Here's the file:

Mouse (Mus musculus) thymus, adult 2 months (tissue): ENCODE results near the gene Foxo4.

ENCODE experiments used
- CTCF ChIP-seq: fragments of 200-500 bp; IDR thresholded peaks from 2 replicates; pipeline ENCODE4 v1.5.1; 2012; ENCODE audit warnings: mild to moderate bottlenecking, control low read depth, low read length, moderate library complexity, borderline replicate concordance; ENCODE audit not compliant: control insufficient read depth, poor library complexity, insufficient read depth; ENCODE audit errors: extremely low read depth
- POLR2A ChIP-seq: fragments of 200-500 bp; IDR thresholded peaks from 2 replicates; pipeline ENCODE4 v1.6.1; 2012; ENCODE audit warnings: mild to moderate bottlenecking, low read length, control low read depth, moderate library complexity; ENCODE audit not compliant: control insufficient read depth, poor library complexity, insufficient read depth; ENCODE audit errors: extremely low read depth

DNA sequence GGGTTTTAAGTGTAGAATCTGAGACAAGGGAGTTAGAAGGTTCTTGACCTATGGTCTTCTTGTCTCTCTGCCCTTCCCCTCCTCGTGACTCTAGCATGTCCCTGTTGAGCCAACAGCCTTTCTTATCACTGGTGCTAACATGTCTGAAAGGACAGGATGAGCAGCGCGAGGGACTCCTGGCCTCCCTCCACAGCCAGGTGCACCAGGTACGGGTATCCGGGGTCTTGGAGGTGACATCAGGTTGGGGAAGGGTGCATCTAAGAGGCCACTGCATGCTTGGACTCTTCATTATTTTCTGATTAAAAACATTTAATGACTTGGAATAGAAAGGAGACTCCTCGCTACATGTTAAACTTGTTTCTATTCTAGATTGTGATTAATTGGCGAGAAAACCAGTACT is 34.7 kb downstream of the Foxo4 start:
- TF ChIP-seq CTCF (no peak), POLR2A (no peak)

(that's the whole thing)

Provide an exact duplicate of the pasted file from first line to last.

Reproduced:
Mouse (Mus musculus) thymus, adult 2 months (tissue): ENCODE results near the gene Foxo4.

ENCODE experiments used
- CTCF ChIP-seq: fragments of 200-500 bp; IDR thresholded peaks from 2 replicates; pipeline ENCODE4 v1.5.1; 2012; ENCODE audit warnings: mild to moderate bottlenecking, control low read depth, low read length, moderate library complexity, borderline replicate concordance; ENCODE audit not compliant: control insufficient read depth, poor library complexity, insufficient read depth; ENCODE audit errors: extremely low read depth
- POLR2A ChIP-seq: fragments of 200-500 bp; IDR thresholded peaks from 2 replicates; pipeline ENCODE4 v1.6.1; 2012; ENCODE audit warnings: mild to moderate bottlenecking, low read length, control low read depth, moderate library complexity; ENCODE audit not compliant: control insufficient read depth, poor library complexity, insufficient read depth; ENCODE audit errors: extremely low read depth

DNA sequence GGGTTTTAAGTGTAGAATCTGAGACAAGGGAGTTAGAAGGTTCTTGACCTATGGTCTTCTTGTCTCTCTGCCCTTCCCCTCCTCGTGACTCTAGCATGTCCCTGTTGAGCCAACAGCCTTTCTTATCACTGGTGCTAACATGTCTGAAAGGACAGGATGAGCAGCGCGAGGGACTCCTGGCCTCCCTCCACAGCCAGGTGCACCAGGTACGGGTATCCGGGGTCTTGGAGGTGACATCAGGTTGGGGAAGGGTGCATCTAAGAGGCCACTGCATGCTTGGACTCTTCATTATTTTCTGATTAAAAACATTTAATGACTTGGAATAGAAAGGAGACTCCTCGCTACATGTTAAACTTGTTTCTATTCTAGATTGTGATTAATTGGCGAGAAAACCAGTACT is 34.7 kb downstream of the Foxo4 start:
- TF ChIP-seq CTCF (no peak), POLR2A (no peak)